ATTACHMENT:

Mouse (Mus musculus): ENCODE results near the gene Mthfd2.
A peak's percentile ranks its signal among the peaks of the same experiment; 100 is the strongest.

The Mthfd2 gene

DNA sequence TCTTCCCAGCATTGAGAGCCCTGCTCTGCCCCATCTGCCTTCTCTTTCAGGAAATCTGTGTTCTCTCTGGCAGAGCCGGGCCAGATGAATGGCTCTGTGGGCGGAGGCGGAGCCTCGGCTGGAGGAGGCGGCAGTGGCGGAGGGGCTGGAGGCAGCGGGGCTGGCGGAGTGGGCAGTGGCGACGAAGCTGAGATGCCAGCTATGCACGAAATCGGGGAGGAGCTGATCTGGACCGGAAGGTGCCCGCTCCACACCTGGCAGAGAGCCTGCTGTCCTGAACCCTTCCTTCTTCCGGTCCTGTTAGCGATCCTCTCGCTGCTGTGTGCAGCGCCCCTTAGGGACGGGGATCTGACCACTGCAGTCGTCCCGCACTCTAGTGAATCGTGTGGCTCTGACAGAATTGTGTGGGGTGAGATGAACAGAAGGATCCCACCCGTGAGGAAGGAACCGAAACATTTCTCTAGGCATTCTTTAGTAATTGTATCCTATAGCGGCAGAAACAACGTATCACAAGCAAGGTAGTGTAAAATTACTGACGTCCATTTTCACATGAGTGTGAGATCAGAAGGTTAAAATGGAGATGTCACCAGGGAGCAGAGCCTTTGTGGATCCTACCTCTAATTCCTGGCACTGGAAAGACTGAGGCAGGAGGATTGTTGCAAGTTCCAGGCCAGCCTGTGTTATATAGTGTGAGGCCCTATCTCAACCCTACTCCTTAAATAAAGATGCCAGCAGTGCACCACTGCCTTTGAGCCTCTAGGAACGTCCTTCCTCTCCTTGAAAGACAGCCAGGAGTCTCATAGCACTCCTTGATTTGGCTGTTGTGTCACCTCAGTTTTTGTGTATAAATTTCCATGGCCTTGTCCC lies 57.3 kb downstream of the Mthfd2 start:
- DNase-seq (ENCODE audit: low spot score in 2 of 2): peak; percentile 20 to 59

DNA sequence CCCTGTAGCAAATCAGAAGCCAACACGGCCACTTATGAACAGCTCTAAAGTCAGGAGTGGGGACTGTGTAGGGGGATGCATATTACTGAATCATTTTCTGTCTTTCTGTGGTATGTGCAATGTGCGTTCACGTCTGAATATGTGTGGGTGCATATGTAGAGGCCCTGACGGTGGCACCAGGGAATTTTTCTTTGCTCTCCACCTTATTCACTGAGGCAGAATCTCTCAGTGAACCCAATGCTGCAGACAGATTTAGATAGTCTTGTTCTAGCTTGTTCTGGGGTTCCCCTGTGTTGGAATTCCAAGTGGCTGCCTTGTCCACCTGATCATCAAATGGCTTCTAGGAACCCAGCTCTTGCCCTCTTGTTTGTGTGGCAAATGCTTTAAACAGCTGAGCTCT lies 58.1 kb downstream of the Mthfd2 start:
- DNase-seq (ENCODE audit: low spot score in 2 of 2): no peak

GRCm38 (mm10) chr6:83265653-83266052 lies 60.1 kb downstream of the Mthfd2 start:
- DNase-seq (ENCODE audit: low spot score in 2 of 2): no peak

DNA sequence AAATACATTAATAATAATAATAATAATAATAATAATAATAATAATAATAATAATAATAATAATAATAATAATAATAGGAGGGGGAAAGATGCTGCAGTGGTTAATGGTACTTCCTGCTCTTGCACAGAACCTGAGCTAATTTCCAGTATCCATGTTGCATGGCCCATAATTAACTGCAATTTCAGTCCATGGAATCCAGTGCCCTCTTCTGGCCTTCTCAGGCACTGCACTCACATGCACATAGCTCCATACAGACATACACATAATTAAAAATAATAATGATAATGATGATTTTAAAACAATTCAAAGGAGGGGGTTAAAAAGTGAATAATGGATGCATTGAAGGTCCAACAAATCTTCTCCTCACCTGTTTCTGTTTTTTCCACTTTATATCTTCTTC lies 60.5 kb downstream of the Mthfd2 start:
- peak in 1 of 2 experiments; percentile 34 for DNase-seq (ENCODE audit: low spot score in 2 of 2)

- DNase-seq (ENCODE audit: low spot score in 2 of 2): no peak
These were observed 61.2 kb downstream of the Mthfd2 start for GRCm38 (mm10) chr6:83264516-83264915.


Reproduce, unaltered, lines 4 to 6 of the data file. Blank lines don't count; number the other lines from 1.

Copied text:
DNA sequence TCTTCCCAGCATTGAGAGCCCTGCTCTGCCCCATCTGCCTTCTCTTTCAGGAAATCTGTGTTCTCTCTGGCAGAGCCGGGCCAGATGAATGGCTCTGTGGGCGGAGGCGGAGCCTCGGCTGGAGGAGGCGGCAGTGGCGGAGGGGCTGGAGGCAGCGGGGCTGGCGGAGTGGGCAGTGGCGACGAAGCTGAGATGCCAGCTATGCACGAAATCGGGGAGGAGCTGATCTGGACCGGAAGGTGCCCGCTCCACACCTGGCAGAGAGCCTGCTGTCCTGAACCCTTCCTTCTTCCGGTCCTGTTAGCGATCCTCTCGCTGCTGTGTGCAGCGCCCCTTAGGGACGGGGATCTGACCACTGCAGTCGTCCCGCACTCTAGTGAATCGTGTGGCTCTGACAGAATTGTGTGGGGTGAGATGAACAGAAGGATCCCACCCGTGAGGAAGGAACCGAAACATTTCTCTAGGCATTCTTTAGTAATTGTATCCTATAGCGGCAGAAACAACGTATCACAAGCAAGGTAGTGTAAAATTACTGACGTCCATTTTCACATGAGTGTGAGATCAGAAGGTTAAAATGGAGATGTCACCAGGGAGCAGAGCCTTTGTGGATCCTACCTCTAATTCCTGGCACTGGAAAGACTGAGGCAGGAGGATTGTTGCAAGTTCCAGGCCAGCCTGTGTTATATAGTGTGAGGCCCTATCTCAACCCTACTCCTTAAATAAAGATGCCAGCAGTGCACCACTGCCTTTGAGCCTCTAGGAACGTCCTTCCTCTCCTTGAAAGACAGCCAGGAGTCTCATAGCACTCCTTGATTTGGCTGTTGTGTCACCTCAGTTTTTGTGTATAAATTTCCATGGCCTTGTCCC lies 57.3 kb downstream of the Mthfd2 start:
- DNase-seq (ENCODE audit: low spot score in 2 of 2): peak; percentile 20 to 59

DNA sequence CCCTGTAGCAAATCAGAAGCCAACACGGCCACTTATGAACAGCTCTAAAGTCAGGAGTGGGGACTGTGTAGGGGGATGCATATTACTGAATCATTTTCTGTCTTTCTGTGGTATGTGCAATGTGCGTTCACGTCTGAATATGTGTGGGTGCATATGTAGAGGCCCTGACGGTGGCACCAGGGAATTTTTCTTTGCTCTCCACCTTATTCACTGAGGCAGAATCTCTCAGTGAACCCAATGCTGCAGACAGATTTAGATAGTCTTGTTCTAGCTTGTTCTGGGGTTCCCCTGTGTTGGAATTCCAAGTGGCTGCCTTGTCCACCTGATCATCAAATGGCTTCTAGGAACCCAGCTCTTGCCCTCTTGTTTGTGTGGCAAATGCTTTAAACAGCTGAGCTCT lies 58.1 kb downstream of the Mthfd2 start: